The founder of collapsed cryptocurrency exchange FTX has pleaded not guilty to charges of cheating investors out of billions of dollars.
Wearing a blue suit, white shirt and spotted blue tie, the 30-year-old took to the stand at a federal court in Manhattan, accused of using customer deposits to purchase property, make huge political donations, and illegally support his hedge fund Alameda Research.
Asked how he pleaded to eight charges by US district judge Lewis Kaplan, the Californian’s lawyer simply replied “not guilty”.
Two of SBF’s colleagues – Caroline Ellison who headed up Alameda, and FTX co-founder Gary Wang – have already pleaded guilty to civil and criminal charges of conspiracy and fraud. Both have made agreements to fully cooperate with government investigations.
Bankman-Fried was freed on a $250m bond last month following extradition from his home in the Bahamas to his native US.
If convicted of all charges, the Massachusetts Institute of Technology graduate could face a prison sentence adding up to 115 years.
Since 2019 he amassed an eye-watering net worth of $26 billion until a wave of suspicious withdrawals in November exposed a web of serious problems with the FTX platform and its ties to Alameda, leading to the sudden collapse of the massive exchange.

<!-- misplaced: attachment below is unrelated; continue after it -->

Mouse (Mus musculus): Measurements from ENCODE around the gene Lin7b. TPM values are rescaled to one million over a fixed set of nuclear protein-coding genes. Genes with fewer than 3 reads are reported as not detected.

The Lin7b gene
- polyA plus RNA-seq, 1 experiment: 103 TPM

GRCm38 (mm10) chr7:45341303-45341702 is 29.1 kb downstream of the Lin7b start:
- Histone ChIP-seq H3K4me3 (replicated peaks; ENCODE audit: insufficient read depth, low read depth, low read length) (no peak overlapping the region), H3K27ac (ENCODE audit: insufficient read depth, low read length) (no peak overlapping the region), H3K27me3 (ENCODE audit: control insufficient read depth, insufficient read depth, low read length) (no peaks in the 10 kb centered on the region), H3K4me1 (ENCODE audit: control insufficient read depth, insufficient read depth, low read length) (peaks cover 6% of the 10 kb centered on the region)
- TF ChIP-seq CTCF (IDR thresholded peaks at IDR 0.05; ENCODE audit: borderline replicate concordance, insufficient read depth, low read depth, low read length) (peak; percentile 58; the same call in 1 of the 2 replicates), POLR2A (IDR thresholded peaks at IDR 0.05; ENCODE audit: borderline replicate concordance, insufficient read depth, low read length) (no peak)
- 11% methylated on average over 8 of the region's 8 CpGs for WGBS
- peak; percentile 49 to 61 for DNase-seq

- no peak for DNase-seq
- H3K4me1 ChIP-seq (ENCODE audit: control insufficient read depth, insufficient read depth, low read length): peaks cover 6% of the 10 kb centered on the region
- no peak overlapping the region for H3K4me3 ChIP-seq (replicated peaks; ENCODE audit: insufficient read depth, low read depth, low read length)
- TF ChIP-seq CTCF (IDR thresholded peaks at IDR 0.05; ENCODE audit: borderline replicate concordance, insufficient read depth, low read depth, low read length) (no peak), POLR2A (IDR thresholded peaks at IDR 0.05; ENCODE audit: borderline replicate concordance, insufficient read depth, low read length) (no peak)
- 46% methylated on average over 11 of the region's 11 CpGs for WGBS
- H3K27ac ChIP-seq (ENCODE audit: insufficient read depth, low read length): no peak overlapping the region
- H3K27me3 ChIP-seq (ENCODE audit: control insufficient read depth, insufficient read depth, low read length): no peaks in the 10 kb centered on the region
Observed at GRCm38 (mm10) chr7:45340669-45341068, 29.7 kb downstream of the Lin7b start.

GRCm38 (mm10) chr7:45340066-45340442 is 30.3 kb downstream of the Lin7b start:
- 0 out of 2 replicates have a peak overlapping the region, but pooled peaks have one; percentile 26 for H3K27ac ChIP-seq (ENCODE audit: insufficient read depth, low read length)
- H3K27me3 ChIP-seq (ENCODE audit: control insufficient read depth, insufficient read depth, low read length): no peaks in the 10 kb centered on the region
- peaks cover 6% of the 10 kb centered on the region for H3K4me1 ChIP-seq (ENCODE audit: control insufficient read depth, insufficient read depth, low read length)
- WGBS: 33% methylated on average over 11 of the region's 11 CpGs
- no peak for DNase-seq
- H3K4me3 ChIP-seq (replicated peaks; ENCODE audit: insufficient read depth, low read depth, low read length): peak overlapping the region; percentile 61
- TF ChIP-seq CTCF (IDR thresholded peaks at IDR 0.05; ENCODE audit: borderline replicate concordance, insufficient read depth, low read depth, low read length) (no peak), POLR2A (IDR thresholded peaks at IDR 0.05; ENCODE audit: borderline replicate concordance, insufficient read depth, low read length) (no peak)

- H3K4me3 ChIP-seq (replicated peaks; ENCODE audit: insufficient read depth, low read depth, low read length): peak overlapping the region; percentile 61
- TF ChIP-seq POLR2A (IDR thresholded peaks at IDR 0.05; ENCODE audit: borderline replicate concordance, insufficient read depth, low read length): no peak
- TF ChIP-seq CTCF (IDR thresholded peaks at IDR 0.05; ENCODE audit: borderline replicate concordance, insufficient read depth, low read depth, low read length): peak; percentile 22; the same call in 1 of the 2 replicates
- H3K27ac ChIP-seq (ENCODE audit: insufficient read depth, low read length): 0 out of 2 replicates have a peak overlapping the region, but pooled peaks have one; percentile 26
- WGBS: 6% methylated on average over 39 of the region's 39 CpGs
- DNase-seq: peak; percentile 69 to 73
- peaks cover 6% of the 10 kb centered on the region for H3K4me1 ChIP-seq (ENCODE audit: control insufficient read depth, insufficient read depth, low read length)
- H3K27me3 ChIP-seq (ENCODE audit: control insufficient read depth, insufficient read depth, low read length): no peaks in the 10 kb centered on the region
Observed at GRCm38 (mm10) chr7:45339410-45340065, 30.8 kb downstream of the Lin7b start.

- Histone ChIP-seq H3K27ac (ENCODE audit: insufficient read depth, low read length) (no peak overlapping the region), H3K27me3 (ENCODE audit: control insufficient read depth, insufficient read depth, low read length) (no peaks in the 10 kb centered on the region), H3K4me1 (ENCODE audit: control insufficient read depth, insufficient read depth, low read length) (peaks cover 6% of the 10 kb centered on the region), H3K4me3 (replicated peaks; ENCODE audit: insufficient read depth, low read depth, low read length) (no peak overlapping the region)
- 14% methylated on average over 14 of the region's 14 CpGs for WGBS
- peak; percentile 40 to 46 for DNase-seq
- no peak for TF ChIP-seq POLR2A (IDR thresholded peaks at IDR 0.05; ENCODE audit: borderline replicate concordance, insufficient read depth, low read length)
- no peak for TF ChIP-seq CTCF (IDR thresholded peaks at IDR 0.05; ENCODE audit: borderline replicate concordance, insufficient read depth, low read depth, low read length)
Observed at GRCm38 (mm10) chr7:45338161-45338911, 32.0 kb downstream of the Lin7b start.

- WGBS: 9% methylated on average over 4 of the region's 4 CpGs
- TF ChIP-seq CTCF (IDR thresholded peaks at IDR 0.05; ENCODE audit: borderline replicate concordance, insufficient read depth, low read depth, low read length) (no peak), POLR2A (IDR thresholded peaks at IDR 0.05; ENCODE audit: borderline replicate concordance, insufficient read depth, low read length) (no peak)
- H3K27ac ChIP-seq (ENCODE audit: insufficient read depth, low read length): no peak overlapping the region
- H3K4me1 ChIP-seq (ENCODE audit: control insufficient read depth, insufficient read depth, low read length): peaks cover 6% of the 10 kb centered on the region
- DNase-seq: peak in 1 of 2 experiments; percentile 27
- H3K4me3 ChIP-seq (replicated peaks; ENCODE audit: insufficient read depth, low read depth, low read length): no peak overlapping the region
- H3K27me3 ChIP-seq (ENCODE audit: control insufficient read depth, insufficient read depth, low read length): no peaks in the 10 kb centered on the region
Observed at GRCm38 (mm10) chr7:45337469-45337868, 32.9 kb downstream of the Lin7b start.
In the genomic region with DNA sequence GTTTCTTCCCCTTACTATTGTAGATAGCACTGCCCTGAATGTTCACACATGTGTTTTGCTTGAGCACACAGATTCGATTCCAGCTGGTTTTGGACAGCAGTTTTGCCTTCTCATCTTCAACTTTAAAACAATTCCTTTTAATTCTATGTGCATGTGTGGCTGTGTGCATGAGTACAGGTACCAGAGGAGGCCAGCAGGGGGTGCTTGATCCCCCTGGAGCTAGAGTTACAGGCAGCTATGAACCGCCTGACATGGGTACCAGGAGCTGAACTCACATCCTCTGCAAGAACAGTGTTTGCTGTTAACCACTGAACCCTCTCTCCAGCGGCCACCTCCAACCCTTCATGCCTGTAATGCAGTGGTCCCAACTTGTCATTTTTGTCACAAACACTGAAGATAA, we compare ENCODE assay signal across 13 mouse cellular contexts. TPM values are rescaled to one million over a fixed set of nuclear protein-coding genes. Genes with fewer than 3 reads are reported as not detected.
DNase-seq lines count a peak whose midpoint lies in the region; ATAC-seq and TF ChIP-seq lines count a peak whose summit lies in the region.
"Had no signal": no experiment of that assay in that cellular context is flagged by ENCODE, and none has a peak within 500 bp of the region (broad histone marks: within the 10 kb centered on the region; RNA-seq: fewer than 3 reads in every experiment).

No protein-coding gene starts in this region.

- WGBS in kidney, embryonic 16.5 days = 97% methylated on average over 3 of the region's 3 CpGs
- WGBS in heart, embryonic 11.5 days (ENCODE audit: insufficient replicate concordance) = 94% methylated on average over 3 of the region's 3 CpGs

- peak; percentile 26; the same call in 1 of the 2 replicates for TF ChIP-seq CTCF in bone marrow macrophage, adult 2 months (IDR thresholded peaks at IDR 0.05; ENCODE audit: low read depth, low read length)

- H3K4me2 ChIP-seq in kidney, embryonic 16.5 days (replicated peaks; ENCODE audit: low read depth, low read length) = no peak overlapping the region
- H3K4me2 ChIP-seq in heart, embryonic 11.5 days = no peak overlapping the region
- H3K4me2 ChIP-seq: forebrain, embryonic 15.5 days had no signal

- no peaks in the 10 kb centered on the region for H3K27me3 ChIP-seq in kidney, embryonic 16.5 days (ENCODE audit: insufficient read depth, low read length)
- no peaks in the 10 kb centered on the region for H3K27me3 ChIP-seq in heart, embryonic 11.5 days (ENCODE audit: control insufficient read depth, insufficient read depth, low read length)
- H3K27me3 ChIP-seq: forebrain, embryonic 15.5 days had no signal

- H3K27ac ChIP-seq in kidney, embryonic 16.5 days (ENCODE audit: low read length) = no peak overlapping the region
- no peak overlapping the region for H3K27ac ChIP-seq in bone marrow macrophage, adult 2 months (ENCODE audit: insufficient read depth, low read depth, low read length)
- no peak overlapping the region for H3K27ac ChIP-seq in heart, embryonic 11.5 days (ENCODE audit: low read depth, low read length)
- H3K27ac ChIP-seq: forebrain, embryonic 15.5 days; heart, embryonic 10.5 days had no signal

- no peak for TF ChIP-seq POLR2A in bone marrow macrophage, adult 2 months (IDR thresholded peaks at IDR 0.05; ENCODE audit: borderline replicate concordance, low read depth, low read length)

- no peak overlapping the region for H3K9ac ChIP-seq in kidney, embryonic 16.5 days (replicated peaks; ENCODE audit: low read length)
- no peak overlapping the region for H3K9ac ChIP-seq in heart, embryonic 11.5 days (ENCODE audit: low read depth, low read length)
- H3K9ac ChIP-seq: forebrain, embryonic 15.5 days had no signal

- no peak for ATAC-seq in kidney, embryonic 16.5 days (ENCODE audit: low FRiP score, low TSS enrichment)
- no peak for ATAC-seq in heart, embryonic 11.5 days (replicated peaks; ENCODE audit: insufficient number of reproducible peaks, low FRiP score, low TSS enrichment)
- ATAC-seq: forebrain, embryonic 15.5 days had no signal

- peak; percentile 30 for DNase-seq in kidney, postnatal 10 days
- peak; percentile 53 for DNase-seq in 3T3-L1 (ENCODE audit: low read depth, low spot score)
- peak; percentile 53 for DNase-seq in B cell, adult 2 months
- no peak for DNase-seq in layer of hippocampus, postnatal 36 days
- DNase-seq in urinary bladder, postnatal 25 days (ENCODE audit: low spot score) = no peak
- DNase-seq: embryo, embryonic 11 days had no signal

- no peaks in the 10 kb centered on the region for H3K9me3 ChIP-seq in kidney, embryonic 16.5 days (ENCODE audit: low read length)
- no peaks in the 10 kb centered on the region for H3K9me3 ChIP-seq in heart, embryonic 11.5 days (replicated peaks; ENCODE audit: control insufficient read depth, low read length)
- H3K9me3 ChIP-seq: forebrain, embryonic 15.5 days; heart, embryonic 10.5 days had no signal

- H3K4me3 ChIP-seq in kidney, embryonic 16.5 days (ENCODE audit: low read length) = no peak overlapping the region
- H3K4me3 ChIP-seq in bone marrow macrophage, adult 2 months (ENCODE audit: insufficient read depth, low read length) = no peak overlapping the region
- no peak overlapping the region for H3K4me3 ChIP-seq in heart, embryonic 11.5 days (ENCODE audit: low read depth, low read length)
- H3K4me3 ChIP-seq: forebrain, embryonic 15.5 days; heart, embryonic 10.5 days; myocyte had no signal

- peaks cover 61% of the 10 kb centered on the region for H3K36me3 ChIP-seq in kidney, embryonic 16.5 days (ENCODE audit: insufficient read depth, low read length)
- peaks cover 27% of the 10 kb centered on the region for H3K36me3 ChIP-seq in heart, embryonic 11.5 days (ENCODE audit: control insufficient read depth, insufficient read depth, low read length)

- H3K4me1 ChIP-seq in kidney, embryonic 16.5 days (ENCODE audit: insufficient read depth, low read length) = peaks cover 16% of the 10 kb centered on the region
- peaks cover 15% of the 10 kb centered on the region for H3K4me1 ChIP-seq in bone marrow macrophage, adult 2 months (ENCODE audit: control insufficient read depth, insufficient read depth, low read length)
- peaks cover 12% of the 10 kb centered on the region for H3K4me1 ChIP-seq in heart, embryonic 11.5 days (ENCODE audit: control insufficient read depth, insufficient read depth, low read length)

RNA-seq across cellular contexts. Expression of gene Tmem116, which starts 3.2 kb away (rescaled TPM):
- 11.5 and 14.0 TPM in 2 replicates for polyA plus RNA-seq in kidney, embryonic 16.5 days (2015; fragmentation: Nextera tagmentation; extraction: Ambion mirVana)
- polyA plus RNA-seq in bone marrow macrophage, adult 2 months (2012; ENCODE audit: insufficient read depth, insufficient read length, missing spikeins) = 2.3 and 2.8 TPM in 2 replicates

Investor funds evaporated with SBF’s own personal fortune as he appeared on a series of internet interviews apologising for the collapse while claiming he was left with just $100,000 in his bank account.
Earlier today, lawyers representing Bankman-Fried sent a letter to Judge Kaplan asking that the identities of two people who agreed to sign his $250m bond be kept secret, claiming they faced harassment.
Until his court appearance today, he was ordered to stay in his parents’ home in Palo Alto, California, and required to undergo drug and mental health counselling, and refrain from any business transactions that exceed $1,000.
A trial date has been set for October 2 2023.
The defendant faces eight criminal counts, including conspiracy to commit money laundering and wire fraud.
Federal prosecutor Danielle Sassoon told the court she estimated a trial could take four weeks, adding that the government will now turn over many thousands of documents in evidence to defence lawyers.